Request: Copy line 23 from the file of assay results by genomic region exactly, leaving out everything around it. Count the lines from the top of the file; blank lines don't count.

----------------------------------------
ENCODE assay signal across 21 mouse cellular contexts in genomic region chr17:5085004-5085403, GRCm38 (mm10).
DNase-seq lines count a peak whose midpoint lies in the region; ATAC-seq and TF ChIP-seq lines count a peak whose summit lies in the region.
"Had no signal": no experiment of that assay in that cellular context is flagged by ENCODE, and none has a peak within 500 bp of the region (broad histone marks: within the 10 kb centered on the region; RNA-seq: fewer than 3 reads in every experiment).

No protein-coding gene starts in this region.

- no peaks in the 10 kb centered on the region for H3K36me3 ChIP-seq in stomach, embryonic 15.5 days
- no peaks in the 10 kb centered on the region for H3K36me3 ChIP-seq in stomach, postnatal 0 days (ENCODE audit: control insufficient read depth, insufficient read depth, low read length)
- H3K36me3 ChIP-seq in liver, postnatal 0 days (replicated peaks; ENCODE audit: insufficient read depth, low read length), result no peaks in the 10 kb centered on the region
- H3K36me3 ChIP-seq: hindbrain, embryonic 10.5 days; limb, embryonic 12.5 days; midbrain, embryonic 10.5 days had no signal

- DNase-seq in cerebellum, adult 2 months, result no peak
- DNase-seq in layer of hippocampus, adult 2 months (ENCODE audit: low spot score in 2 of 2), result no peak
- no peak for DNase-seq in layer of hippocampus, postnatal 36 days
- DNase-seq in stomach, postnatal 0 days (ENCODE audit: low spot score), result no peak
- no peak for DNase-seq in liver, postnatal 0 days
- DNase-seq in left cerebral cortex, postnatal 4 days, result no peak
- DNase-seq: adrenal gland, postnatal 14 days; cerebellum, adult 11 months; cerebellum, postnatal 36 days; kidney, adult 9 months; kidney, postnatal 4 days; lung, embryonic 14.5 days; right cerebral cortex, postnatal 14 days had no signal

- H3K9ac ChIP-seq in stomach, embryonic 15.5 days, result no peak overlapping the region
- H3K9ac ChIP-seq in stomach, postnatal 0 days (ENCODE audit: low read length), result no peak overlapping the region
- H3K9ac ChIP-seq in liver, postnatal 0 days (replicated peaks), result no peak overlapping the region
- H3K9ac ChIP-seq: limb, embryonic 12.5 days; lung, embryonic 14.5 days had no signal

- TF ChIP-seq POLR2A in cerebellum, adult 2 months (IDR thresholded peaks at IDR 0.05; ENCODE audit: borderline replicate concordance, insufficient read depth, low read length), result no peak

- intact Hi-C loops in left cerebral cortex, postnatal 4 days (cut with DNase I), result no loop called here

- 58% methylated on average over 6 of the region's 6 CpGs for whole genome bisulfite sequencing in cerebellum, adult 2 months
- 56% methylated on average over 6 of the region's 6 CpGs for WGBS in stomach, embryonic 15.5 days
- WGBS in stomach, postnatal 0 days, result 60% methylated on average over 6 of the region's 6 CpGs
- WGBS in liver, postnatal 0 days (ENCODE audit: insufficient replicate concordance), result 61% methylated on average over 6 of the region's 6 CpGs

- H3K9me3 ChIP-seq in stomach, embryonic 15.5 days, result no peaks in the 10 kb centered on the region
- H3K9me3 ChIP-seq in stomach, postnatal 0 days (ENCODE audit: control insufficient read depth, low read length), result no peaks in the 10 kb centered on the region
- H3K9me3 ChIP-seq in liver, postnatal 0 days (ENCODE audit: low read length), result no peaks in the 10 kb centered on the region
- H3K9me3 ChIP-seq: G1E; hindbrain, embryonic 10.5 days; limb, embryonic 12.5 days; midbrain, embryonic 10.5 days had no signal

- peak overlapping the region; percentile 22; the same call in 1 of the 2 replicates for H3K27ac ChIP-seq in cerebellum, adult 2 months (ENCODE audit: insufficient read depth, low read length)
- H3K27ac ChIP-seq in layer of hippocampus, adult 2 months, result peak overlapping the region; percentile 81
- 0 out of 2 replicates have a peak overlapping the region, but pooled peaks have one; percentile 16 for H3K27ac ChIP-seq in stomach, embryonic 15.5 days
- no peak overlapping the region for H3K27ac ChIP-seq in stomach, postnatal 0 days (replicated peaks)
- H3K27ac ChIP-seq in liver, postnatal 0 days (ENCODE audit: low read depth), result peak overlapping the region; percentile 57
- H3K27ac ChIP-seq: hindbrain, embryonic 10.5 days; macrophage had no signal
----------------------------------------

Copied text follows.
- 56% methylated on average over 6 of the region's 6 CpGs for WGBS in stomach, embryonic 15.5 days